Contact Impact Tax Resolution immediately to keep the Federal Notice of Tax Lien off your public records!
If you are in business there may be other solutions than paying of your federal tax lien. Ask about the Impact Small Business Fresh Start.
A lien can be defined as a charge or encumbrance that a person has on the property of another as security for a debt or obligation. A federal or state tax lien may arise when a taxpayer is liable to pay any federal or state tax after a demand has been made for payment.
Before a Federal Lien can be filed the IRS must first:
Make an assessment
Send you notice of Demand
The IRS is required is to send you a notice of your appeal rights for collection due process procedure 5 days after they have filed a Notice of Federal Tax Lien.
An audit done by the Treasure Inspector General for Tax Administration has found that the IRS does not always follow the law.
If it can be determined that IRS procedure was not followed ITR may be able to get the IRS to issue new notices.
It is very important to move quickly if you have received a Notice of Federal Tax Lien. There is a possibility to have the lien withdrawn if the result will put the IRS in a better position to settle your tax liability.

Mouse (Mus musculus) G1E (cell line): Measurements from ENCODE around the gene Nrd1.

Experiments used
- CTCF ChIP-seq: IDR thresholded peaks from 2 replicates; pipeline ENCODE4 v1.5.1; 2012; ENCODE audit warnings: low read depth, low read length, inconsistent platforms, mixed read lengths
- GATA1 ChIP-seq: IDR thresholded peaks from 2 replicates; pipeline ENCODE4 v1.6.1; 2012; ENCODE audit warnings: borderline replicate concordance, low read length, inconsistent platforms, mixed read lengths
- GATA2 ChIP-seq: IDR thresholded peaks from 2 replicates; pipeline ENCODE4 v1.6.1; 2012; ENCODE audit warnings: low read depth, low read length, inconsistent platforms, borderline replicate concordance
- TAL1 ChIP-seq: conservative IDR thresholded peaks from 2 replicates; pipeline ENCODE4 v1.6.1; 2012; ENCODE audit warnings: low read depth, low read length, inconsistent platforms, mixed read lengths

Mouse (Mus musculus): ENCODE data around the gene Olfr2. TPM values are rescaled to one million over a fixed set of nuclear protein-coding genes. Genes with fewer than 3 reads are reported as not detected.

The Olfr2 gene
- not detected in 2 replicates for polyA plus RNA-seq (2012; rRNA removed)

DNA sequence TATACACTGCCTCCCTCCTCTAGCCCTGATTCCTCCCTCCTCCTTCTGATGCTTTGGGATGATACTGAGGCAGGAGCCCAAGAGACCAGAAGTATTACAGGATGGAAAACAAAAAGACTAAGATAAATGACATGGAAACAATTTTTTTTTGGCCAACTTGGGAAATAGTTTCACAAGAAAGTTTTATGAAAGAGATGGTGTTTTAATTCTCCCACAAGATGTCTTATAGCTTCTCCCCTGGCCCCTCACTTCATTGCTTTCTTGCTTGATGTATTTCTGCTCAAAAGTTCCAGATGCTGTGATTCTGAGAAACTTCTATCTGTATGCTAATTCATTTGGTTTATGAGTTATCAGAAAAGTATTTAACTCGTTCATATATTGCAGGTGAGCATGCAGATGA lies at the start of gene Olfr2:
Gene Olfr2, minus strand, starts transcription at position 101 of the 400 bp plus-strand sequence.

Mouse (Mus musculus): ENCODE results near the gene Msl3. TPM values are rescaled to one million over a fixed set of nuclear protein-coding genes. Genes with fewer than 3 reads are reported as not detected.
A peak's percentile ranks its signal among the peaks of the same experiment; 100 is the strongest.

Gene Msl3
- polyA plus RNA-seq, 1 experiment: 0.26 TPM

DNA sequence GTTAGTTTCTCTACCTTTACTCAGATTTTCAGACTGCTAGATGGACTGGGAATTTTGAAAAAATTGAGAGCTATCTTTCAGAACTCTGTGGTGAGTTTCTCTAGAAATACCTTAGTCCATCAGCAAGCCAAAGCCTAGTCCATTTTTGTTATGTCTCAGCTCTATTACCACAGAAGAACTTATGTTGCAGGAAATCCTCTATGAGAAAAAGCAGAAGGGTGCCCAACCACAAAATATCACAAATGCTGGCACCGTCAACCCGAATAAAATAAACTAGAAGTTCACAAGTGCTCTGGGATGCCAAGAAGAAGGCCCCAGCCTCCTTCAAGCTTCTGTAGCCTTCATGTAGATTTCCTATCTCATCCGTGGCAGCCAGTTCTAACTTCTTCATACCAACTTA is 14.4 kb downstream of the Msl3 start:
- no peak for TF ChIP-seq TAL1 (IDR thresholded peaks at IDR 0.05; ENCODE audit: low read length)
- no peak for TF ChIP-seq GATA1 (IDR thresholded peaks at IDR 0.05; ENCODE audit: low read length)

- If you pay your liability the Lien will be released.
- If the statue of limitation has expired on the amount assessed the lien must be released.
- At the discretion of the IRS, if a bond is furnished in the amount to secure your liability, the IRS may release the lien.
In general The IRS still has a right to Federal Tax Lien while there is an outstanding balance on your account even when you enter in to an offer in compromise, or installment agreement.
Offer in Compromise
An offer in compromise (OIC) is an agreement between a taxpayer and the Internal Revenue Service that settles a taxpayer’s tax liabilities for less than the full amount owed.